OPINION: On September 11, 2001, I was half-way across the Atlantic when our plane turned around – we were told two planes had just flown into the World Trade Centre. US airspace and financial markets were shut down.
Back in the UK on Deutsche Bank’s vast London trading floor where I worked at the time, the feeling of dread was crushing when markets were to re-open. And when they did, it was mayhem. The US market fell nearly 12% over several days as investors digested the consequences of the terrorist attack.
I watched the same chaos from trading floors during the Asian crisis (1997), Russian crisis (1998), dot.com crash (2000) and later during the global financial crisis in 2008. Over the last couple of weeks markets have been following the same script.
Covid-19 is a terrible tragedy for our society globally and in particular for our elderly and vulnerable. We don’t know how bad the suffering will get. We don’t know for how long or how hard it will hit humanity.
There is however a common characteristic for the way financial markets have played out in response to these events, even the crash of 1929 that preceded the Great Depression.
Right now nobody wants to be told this, but each time markets have at some point bottomed out, come back to life and eventually rebounded to hit new highs. KiwiSaver investors want to know when will that rebound happen? How much worse will it get in the meantime? How will we know when the rebound has started? These are questions on the mind of investors in our ethical KiwiSaver fund CareSaver.
A market collapse follows a predictable sequence of emotions from investors. The first fall causes anxiety (“what’s happening? I don’t understand”), followed by denial (“this isn’t big, just temporary”), then fear (“how bad can this get?”), depression (“OMG my investment value is collapsing”), panic (“I need to sell before it’s all gone”) and finally capitulation when the investor sells everything.
As fund managers, we know the point of final capitulation is a key one. Investors who held their nerve through the fear, depression and panic phases finally sell. When they sell, there are no forced sellers left and the market will inevitably bottom.
This week we have seen capitulation. At times it has felt like investors are getting out at any price. The S&P500 has crashed lower, down an astonishing 12% on Monday alone. I am absolutely not saying that this week is the end of the brutal selling and the final capitulation – no one is smart enough to predict that.
But this week’s sell-off has a sense of bringing us closer to the end, not the start of something new. Markets may well fall further, or they may not. However, what is clear is that a growth KiwiSaver investor should stay the course.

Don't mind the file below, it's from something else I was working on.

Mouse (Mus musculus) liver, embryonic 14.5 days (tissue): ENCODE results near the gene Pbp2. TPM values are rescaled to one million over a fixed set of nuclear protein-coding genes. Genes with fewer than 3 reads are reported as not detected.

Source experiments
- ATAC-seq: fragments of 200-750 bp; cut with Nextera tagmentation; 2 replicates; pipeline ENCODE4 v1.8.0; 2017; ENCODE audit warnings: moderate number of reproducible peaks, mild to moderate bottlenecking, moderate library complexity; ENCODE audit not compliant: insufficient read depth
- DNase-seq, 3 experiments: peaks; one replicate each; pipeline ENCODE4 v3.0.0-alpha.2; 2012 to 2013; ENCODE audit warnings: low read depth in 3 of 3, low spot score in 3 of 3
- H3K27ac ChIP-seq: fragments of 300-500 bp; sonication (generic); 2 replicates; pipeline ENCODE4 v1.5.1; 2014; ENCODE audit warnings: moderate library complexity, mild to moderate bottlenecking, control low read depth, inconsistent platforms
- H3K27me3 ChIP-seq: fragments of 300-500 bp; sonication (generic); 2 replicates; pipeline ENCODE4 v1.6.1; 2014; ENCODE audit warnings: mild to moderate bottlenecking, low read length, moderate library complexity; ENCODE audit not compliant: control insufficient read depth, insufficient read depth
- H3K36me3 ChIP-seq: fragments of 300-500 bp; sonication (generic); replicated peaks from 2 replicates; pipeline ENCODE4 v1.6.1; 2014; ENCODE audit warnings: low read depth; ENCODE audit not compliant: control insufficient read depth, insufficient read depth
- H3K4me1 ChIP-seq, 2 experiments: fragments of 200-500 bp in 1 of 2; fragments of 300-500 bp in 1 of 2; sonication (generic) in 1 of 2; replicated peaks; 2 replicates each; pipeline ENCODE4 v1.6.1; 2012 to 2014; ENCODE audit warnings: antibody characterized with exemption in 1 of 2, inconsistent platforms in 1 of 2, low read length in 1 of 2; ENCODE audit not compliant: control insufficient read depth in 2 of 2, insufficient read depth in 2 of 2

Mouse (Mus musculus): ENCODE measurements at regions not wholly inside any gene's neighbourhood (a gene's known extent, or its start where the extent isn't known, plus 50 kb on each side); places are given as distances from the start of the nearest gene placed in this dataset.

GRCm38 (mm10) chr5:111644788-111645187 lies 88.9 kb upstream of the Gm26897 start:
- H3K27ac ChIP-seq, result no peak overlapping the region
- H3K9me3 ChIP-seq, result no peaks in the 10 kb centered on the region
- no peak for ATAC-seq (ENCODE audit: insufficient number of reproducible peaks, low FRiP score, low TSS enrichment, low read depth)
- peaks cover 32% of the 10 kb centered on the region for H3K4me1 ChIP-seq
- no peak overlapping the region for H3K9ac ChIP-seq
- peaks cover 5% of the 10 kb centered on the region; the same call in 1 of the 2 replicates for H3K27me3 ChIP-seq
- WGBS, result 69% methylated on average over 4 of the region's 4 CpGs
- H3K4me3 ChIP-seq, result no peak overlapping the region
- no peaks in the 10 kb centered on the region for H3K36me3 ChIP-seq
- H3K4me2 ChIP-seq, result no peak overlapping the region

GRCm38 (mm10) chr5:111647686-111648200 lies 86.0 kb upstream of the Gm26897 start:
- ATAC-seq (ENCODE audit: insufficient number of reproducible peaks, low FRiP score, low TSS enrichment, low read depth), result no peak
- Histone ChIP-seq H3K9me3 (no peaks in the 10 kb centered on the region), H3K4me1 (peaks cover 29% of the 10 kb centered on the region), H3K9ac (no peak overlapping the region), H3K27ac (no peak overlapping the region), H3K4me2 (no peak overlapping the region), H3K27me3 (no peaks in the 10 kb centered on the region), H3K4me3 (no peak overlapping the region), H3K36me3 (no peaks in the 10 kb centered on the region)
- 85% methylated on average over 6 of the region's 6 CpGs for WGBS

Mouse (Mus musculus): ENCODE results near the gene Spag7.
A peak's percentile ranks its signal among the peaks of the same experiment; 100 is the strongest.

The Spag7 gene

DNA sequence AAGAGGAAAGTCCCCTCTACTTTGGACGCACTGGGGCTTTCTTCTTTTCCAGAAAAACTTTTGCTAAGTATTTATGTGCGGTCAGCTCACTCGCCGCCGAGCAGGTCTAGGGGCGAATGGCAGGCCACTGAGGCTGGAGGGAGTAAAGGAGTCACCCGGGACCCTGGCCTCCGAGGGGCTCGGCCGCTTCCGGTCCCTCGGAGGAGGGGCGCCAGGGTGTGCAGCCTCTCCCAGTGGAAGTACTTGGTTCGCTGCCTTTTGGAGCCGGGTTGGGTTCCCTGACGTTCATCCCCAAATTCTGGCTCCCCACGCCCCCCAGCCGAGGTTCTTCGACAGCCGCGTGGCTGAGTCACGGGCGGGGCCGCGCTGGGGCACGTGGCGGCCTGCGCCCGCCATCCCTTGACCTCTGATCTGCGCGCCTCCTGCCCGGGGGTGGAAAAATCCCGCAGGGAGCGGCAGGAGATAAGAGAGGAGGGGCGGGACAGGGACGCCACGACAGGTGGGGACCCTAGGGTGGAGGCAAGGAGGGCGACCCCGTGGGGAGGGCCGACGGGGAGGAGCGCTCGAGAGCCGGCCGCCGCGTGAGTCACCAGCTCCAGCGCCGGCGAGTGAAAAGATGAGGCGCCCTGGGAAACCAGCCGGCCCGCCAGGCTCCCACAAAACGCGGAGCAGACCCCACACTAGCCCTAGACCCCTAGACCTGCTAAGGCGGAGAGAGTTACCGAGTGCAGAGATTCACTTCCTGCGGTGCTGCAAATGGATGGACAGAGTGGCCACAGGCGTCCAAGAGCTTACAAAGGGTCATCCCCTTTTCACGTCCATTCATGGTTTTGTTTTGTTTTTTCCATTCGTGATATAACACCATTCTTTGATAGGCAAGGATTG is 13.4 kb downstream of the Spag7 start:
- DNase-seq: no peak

So what can you do to avoid capitulation?
1. Check with your provider that you are in the right fund (ideally you would have done this three months ago). KiwiSaver is about saving for retirement or for a first home. If you are close to buying a house you most likely need capital stability, it’s unlikely you should be in a growth fund. If you have 30 years until you need your KiwiSaver, you absolutely should be in a growth fund.
Over recent days, I have seen a few people switch from conservative to a more risky fund. Is that the move of a genius or an investment clown? We will know in time – my bet is when we look back, we will say they were brave and smart.
2. Don’t check your KiwiSaver balance often. If you don’t need it for 5 or 10 or 20 years you can’t ‘will’ it higher, you need to let it run its course. Over-watching and over-thinking will lead you to the panic I want you to avoid.
3. Remind yourself this month that your contribution from your salary buys more shares – but now you’re buying at cheaper prices. When markets recover, and they will, you will look back and know you bought cheaply.
4. Do not stop your monthly contributions, you are buying cheap now. I know it is impossibly hard, but you need to tell yourself to feel the same excitement with each monthly contribution that comes from buying a long-desired clothing item at a 25% discount.
5. If you are nervous and want to take action, you need to think about whether your manager can effectively take that action for you. A passive manager (one that only invests in index funds) will ride the market up and ride the market down and take no steps to mitigate the losses. An active manager will be turning every dial in front of them – cash holdings, currency exposures, only holding quality stocks and using derivatives – to minimise the downside. Personally, I wouldn’t want to be in a passive fund at the moment.
Markets have a habit of anticipating bad news. An awful lot of bad news is already be priced in. Markets also have a habit of anticipating the recovery, and you cannot predict or pinpoint when the recovery will start.
In 2008 in the midst of the global financial crisis, I woke up each day genuinely worried the entire financial system could collapse. Now I worry more for those growth KiwiSaver investors who give in and capitulate and risk deeply harming their long-term savings.
John Berry is chief executive officer of the CareSaver KiwiSaver Plan (managed by Pathfinder Asset Management). His views in this article are general only and do not constitute recommendations for any particular person to acquire, hold or dispose any fund or financial product.
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